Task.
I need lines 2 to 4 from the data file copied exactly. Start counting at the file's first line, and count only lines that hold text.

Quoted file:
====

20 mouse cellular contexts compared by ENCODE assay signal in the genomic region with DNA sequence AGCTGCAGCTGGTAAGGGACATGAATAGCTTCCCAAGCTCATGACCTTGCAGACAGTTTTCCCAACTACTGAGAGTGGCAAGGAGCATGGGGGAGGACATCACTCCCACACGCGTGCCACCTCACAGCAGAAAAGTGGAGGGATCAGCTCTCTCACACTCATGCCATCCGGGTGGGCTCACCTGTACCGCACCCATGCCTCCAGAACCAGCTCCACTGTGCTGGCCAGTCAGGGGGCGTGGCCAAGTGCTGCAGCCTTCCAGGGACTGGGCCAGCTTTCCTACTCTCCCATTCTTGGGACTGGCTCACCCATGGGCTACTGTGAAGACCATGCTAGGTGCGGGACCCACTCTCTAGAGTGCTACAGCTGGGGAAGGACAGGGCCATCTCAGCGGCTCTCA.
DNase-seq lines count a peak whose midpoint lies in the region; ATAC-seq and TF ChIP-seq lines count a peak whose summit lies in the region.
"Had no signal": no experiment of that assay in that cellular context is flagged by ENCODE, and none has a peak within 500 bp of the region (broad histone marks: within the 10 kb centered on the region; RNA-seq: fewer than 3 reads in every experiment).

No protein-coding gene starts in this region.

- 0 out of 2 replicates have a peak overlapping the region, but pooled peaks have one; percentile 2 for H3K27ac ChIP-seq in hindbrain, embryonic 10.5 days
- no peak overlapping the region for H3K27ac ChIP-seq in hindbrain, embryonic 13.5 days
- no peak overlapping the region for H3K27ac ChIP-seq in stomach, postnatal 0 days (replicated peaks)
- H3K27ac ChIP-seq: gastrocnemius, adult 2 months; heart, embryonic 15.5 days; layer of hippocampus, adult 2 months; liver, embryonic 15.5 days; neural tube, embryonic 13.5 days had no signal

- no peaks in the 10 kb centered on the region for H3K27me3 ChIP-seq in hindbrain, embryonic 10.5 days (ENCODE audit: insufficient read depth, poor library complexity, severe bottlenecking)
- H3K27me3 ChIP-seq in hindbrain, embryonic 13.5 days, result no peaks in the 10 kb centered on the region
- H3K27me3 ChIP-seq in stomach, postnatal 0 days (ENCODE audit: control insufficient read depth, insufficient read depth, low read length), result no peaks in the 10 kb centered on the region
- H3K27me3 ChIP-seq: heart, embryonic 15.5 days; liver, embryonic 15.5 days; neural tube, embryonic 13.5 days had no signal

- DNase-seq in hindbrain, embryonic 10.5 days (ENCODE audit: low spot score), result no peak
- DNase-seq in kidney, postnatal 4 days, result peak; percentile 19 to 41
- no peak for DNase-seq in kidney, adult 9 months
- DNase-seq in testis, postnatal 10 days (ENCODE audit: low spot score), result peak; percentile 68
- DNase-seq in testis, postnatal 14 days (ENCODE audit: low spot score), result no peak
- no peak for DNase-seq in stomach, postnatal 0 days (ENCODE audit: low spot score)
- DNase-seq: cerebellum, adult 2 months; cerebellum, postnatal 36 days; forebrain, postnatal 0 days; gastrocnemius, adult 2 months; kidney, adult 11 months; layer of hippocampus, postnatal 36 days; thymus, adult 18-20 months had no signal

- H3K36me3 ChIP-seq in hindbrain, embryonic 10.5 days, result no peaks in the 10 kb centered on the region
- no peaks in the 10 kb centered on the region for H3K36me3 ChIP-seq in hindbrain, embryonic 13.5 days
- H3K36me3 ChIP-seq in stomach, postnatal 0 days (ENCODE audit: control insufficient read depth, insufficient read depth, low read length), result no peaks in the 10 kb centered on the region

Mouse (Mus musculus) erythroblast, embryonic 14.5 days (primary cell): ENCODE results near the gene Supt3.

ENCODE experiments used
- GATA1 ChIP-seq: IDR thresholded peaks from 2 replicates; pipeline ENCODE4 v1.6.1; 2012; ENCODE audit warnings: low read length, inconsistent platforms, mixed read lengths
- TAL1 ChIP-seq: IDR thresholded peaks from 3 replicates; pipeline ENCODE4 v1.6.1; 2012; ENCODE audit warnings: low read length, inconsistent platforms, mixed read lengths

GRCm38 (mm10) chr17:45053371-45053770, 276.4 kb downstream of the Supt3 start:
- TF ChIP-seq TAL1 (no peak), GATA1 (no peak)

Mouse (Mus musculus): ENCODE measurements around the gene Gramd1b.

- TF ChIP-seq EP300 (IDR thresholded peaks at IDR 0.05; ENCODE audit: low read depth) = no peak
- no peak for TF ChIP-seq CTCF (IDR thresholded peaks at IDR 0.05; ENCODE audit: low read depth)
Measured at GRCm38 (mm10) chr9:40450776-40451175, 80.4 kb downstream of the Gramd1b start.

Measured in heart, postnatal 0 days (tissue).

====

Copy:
DNase-seq lines count a peak whose midpoint lies in the region; ATAC-seq and TF ChIP-seq lines count a peak whose summit lies in the region.
"Had no signal": no experiment of that assay in that cellular context is flagged by ENCODE, and none has a peak within 500 bp of the region (broad histone marks: within the 10 kb centered on the region; RNA-seq: fewer than 3 reads in every experiment).

No protein-coding gene starts in this region.